The Carolina Larkspur, the Killdeer, and the discovery of our glade
Story & Photos by Edie Starbuck
Our house was built in 1979 in an area that had been pasture. There was one owner prior to us moving in in 1988 and we could tell that the previous owners cared no more about lawn grass than we do – no fertilizer, no seeding, just keep it mowed. And mow it we did for another twenty-five years.
Now, there is an area of particularly thin soil in our yard where once when we had not kept up with mowing, I had noticed some pretty blue flowers blooming, but at the time I was uneducated about native plants and we just kept mowing. In 2016, 2017, 2018, my thoughts on plants evolved when I joined the Missouri Master Naturalists and then the Missouri Native Plant Society. I began to take more notice of all of the wild plants around me and realized the area of thin soil in our yard harbored quite a few native plants and only a scant number of nonnatives. I became interested in seeing that area grow un-mowed, but of course, I needed to convince my husband, particularly since the area is right in the middle of our front yard!
Fate intervened when a pair of killdeer made a nest in the middle of the area. My husband, who had not entirely bought into the idea of leaving an area of the yard un-mowed because I thought there were several interesting native plants there, very willingly left the area un-mowed for the killdeer.
Then in May, the Carolina larkspur, Delphinium carolinium, began to bloom! Several stems of this lovely deep blue larkspur growing to three feet in height are present in our yard. This got the attention of both of us! Since this time, the area that is not mowed has enlarged, but not beyond my ability to hand weed to remove a few nonnatives. I enjoy walking through the area nearly every day to see what new is blooming and I continue to identify plants I haven’t seen before.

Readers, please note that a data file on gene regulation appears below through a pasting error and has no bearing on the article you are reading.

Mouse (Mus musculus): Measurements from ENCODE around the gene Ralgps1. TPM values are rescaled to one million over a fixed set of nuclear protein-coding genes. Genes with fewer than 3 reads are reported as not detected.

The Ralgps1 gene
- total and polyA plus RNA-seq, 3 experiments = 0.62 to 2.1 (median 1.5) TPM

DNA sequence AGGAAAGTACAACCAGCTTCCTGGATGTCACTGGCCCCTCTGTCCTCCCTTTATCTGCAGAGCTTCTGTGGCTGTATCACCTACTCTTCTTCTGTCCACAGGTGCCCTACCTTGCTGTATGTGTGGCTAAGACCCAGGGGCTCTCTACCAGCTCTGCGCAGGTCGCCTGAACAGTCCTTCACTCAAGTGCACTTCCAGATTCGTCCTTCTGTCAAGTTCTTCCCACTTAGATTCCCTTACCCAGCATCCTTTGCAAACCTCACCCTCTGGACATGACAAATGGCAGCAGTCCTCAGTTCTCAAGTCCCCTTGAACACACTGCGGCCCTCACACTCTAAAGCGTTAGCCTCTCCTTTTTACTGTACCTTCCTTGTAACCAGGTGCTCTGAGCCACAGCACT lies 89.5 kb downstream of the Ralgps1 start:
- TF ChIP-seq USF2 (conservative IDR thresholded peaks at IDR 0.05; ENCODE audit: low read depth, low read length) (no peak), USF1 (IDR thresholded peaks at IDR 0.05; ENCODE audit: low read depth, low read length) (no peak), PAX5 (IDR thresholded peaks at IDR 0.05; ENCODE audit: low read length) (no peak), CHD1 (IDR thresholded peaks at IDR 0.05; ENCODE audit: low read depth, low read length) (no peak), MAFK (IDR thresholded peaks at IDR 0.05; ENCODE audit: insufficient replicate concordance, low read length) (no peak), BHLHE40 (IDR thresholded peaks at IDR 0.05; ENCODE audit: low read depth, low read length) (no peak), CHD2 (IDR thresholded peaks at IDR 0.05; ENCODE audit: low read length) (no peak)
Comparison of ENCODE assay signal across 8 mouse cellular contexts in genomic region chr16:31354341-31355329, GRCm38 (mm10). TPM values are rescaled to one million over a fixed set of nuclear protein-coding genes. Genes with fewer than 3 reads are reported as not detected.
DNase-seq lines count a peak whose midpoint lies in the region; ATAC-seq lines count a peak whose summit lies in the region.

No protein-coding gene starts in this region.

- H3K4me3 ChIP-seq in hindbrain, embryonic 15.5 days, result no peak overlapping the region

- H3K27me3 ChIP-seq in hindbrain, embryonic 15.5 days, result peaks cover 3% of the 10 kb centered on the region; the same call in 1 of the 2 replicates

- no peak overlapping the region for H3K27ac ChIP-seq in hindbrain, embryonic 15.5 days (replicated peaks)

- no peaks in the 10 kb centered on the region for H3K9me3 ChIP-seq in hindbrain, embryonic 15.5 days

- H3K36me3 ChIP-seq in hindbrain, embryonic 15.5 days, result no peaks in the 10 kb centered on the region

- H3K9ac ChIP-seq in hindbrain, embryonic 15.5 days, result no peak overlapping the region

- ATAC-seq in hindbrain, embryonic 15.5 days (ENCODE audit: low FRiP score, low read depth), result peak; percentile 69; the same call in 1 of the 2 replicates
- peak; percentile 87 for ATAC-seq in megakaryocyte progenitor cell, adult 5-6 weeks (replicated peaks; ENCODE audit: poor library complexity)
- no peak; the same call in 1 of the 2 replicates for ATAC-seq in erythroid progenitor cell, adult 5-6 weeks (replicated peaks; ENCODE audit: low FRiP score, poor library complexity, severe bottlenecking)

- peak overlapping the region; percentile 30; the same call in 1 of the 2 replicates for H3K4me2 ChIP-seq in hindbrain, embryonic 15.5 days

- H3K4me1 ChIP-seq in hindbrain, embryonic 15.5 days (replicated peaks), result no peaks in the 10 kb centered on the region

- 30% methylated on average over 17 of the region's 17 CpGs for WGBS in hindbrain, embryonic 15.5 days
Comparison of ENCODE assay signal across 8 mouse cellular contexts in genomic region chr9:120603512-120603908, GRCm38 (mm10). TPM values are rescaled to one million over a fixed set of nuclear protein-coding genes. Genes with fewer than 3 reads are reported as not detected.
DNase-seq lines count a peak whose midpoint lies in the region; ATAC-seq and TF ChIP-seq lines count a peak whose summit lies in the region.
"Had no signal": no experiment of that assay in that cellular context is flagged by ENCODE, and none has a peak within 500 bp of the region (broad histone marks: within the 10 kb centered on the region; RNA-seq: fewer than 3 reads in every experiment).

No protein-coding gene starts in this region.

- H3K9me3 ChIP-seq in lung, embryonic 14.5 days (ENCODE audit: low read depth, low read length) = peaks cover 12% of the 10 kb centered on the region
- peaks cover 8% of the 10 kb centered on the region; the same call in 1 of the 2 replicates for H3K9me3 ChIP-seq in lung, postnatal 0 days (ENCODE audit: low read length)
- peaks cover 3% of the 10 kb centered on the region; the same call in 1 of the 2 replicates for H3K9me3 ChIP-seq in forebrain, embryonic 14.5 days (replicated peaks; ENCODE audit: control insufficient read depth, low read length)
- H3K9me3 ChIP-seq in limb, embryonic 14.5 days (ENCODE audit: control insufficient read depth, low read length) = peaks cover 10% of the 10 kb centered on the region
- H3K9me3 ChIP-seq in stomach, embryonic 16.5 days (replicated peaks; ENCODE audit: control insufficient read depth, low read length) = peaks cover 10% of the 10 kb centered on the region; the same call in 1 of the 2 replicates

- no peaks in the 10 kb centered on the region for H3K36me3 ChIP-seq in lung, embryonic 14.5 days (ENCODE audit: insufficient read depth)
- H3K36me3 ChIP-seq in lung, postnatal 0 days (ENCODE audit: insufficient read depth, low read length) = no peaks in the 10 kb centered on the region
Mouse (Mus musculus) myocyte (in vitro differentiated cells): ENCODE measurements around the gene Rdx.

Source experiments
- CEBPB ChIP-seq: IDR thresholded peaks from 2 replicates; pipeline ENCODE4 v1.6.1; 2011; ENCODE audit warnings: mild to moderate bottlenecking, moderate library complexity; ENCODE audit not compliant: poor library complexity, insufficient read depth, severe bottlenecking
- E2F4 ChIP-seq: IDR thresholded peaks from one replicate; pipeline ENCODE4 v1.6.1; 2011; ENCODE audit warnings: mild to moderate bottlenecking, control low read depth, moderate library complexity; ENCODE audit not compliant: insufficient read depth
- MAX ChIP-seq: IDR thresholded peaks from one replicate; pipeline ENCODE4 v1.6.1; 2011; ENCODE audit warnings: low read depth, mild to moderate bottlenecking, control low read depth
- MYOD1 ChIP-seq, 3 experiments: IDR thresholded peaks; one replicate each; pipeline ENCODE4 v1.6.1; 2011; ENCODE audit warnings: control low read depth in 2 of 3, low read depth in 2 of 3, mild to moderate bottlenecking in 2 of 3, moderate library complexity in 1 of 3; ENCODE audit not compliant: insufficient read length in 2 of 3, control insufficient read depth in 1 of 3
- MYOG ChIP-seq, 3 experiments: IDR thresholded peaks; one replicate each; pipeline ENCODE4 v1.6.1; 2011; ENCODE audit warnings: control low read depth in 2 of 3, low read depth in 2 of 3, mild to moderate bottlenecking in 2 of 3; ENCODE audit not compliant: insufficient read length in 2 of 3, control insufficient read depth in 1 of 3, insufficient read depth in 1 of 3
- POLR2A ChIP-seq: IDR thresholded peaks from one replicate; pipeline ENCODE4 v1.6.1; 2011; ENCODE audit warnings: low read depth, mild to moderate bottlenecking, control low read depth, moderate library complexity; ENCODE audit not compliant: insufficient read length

Currently, there are more than seventy plants on my list of discoveries there. Though we still usually refer to it as our “un-mowed area”, I feel that we could probably refer to it as our glade because of the thin soil and the presence of several glade-loving plants, including Rudbeckia missouriensis, Missouri orange coneflower or Missouri black-eyed Susan.
Though I’m planning on a number of years passing before we ever sell the house because we can no longer take care of it or the glade, I sometimes wonder what will become of the glade. I’m hoping that our rough-looking lawn will only attract people who are not interested in nonnative grass and I can convince them that the glade is worth mowing around. If not, then I’m hoping that a couple of killdeer make a nest and stay long enough for the new owners to fall in love with the plants there, as I have.